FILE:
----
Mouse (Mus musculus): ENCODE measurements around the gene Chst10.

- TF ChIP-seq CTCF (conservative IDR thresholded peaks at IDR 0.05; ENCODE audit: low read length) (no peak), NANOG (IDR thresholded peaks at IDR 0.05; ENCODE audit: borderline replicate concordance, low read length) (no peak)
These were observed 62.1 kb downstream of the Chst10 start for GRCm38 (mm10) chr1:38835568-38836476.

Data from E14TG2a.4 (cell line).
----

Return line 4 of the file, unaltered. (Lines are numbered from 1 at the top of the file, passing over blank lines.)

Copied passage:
Data from E14TG2a.4 (cell line).